CHO: That's right. And then we should mention, you know, no bids so far for the bulk auction, $20,000, but if they don't get any bids for that, they're going to re-list everything one by one. They may let their daughter keep the bunk bed. I think they're going to take back the washing machine. But they hope to sell everything and, of course, they hope to make more than $20,000 so they can put some aside for a medical fund.

But just an incredible story. An incredible sacrifice but they say they've learned a lot.

CHETRY: And the kindness of strangers because as you said they're halfway there.

CHO: Yes.

CHETRY: $10,000 worth of donations.

CHO: Really, really great.

CHETRY: Thanks, Alina.

ROBERTS: Great story.

Today, a shift in priority is from Iraq to Afghanistan. Details on President Obama and Defense Secretary Robert Gates' important meeting as they begin drafting plans to confront what's being called America's most pressing military challenge.

And after taking some heat from the Obama administration, Citigroup grounds a brand new corporate jet that it was about to purchase but the big bank receiving billions of dollars in government bailout money. Just how are those banks spending your taxpayer dollars?

Christine Romans "Minding Your Business" this morning. It's 19 minutes now after the hour.


ROBERTS: Interesting choice of music. Nobody is getting higher in Cleveland this morning. Everybody's staying hunkered down because of all the snow.

Take a look at that, a shot from our friends at WKYC this morning. The snow is coming down in Cleveland today. It's going to be making a mess out of travel in the northeast, so make sure that you check with the airports before your airlines -- rather before you head out to the airport if you're traveling or check with your local radio station.

CHETRY: How it is coming down. The snow piles are getting higher, that's about it.

ROBERTS: There you go.

CHETRY: It's not the plane.

ROBERTS: Christine Romans here "Minding Your Business" this morning. And well, we talk about Citigroup in this jet grounding. CHRISTINE ROMANS, CNN BUSINESS CORRESPONDENT: OK. Note to corporate America. If you take taxpayer money, you better be ready for people to be real outraged about taking delivery of a big, expensive plane. $42 million jet that Citigroup will not take delivery of now, because an official from the Treasury Department called the bank and said, look, this is not cool. That's a paraphrase. Don't do it. And they said they will not take delivery of this plane now.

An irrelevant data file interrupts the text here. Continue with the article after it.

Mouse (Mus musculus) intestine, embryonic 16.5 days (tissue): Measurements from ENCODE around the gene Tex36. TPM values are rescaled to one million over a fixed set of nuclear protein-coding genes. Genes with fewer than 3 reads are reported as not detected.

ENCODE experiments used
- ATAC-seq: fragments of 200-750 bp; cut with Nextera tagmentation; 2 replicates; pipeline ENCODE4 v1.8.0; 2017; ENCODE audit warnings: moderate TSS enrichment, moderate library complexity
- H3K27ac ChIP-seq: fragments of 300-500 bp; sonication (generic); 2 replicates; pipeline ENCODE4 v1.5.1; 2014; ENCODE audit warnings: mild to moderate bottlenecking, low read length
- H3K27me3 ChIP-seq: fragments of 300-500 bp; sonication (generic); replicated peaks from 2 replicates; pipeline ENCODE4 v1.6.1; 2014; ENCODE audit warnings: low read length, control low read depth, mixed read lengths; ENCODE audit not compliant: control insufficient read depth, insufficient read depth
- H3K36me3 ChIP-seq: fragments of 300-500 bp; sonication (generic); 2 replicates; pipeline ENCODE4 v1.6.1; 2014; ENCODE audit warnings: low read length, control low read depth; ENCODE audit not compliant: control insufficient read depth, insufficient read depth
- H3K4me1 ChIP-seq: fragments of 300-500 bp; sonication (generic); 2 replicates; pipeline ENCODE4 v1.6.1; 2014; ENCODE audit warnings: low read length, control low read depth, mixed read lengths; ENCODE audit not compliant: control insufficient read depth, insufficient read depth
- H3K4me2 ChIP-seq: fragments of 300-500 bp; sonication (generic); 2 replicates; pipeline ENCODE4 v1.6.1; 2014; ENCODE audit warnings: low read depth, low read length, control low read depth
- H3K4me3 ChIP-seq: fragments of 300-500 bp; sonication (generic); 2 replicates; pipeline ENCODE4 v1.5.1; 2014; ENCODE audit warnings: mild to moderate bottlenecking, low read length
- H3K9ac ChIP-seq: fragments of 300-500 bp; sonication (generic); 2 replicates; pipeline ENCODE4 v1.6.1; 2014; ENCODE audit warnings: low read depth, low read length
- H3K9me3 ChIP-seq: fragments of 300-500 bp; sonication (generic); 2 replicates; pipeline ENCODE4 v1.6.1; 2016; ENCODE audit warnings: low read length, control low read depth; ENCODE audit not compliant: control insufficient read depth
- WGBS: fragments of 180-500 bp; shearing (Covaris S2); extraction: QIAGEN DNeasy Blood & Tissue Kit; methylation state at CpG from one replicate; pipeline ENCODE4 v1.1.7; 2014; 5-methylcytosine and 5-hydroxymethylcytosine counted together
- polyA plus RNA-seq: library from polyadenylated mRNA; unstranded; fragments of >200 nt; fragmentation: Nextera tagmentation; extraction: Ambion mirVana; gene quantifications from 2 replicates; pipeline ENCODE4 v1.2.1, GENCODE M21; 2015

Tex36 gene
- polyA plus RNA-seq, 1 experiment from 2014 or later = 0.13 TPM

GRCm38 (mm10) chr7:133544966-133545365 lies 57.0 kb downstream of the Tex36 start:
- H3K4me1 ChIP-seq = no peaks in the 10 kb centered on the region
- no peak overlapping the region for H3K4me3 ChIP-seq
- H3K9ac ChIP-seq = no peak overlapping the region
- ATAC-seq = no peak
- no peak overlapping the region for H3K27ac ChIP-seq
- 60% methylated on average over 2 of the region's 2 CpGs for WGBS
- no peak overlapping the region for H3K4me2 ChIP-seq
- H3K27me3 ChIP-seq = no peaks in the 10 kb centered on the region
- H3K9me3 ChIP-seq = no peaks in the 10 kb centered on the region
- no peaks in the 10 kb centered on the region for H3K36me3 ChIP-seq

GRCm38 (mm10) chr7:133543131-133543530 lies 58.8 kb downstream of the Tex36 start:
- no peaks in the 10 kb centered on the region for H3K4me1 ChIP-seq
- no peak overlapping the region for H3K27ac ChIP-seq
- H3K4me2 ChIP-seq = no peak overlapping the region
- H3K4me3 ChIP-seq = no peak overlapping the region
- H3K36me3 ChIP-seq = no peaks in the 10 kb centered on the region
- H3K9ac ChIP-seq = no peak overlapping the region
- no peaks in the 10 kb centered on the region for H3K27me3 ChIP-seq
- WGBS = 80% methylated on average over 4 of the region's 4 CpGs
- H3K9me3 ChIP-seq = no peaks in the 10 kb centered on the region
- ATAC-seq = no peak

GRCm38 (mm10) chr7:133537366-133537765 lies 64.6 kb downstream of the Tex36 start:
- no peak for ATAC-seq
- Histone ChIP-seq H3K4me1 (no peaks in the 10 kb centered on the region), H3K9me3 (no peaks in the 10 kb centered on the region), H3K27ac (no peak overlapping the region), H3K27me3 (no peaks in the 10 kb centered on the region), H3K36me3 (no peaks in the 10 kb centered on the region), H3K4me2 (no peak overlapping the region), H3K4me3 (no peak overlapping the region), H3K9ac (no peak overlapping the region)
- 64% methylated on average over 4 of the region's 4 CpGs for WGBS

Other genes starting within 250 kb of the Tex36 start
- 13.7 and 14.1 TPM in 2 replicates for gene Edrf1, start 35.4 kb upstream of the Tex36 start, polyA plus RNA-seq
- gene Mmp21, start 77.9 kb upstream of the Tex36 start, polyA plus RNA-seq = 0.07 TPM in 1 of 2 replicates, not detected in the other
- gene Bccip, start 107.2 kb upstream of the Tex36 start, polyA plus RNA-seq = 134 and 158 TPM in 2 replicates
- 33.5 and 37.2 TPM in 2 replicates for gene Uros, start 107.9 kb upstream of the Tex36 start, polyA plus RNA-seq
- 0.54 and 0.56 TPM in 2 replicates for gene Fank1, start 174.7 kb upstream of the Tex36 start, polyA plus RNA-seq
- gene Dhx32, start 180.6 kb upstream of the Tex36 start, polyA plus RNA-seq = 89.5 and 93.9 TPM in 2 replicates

I mean, it's just -- this is a plane that they ordered back in 2005. They put a deposit down for it. 2005 was a very different time than it is right now.

CHETRY: Right.

ROMANS: But it's just -- it's not going to fly these corporate jets anymore on the banks that are taking money from the federal government.

CHETRY: I have a question about it.


CHETRY: So, I mean, you know, as we've seen, everything relates to -- everything comes back to another sector of the economy.

ROMANS: Right.

CHETRY: So, who's losing out now and not getting the $49 million?

ROMANS: Well, a French company that makes the airplane. Also, the other thing is they might have to pay $3 million to $5 million. When you order a big jet like this, I think there are only 21 of these in the world, I mean, it's a pretty -- it's a rare, you know, 12-person luxury jet. When you order something like this, they usually have little clauses in the contract that say if you decide not to take delivery, you're going to have to pay a kind of penalty. So it will probably be like a $3 million to $5 million penalty. So, you know, they're going to have to pay that out and not get the plane. But --

ROBERTS: But they can also recoup that if they sell the plane.

ROMANS: They could also recoup that and sell the plane or if they decide to lease it somehow, or there are other things that they can do.

ROBERTS: Are there many people in America going to be crying that does sell aviation isn't selling another plane?

ROMANS: I don't think that they're going to be crying. I think this is all an image thing. I mean, this is really not about the plane. It's about the image of this whole thing, that this company had to take $45 billion in taxpayer guarantees and rescue and bailouts and the like, and then the American people are a shareholder in this company. And we saw from the car companies right on down, listen, if you need our help, we just -- a lot of people just don't get it why they're getting new planes. They've been downsizing the fleet, I will say, and this was an order made in 2005. But it just doesn't look good. People like "New York Post" started the whole thing and from there it was just outrage and the treasury official called them up and said --

ROBERTS: So Sarkozy may not be happy about it either.

CHETRY: Or maybe he could buy it.

ROMANS: You know, it shows that the treasury -- the treasury on a number of fronts is trying to show it's got more teeth, you know.